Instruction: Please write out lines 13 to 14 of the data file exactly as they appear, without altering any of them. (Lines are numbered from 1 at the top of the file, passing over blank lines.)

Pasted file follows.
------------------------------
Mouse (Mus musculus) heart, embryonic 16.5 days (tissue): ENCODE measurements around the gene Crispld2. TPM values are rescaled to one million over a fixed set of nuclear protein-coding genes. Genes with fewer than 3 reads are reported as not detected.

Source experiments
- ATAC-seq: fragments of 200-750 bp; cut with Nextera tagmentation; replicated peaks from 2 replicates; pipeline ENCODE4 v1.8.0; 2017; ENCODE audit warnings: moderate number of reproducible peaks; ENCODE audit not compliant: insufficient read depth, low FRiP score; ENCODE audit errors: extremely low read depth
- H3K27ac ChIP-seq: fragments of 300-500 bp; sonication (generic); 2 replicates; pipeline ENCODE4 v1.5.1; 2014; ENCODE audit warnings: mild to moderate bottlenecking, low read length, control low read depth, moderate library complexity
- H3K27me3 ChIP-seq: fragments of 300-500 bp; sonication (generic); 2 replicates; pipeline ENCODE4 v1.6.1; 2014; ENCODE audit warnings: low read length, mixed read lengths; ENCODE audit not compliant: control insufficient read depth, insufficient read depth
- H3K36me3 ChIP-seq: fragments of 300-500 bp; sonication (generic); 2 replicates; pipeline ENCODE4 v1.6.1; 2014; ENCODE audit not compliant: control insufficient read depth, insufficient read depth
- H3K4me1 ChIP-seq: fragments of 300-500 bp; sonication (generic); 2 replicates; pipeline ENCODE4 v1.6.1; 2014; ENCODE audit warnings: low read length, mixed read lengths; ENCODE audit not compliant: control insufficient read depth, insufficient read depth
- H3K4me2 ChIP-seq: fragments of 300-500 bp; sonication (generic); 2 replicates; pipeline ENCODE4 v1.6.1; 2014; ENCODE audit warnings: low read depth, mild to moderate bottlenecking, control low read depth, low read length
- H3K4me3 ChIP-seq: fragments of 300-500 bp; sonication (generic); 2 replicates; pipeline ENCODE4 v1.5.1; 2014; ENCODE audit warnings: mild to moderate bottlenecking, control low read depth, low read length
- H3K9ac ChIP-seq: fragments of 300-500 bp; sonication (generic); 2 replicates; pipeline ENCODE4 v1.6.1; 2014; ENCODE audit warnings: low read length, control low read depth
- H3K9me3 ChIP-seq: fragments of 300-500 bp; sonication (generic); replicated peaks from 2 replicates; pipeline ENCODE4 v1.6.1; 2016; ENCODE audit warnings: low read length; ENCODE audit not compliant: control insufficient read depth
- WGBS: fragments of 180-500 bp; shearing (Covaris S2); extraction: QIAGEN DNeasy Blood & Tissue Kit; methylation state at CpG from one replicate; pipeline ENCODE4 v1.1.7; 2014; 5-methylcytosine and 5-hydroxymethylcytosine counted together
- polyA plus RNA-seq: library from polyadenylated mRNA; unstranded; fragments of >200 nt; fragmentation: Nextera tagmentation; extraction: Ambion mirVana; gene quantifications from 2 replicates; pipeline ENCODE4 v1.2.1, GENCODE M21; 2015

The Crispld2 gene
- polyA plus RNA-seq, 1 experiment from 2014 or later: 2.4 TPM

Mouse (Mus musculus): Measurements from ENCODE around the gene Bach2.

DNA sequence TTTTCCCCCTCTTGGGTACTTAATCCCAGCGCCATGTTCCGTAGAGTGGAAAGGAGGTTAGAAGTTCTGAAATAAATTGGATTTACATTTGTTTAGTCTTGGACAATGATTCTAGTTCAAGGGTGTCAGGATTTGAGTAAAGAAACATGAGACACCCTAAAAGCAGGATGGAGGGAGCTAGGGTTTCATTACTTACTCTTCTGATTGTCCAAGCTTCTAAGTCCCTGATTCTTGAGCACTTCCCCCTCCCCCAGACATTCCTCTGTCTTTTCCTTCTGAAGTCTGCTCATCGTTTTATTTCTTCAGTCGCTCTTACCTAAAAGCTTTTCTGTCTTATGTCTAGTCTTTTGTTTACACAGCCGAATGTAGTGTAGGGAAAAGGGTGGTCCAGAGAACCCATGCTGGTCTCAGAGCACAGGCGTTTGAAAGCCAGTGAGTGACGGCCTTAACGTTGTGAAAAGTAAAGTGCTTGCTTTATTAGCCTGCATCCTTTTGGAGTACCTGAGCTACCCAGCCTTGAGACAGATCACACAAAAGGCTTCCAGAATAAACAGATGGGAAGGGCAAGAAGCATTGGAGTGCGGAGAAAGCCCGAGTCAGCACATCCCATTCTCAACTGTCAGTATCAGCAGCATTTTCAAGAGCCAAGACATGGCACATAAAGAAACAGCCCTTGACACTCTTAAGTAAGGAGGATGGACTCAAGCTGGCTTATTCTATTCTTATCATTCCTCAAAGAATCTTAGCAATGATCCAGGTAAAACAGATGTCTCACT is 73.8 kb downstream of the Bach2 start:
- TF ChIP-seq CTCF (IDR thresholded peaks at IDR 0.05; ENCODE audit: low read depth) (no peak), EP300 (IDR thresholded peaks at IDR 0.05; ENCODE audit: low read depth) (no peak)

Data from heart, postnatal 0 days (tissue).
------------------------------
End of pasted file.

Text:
- polyA plus RNA-seq: library from polyadenylated mRNA; unstranded; fragments of >200 nt; fragmentation: Nextera tagmentation; extraction: Ambion mirVana; gene quantifications from 2 replicates; pipeline ENCODE4 v1.2.1, GENCODE M21; 2015

The Crispld2 gene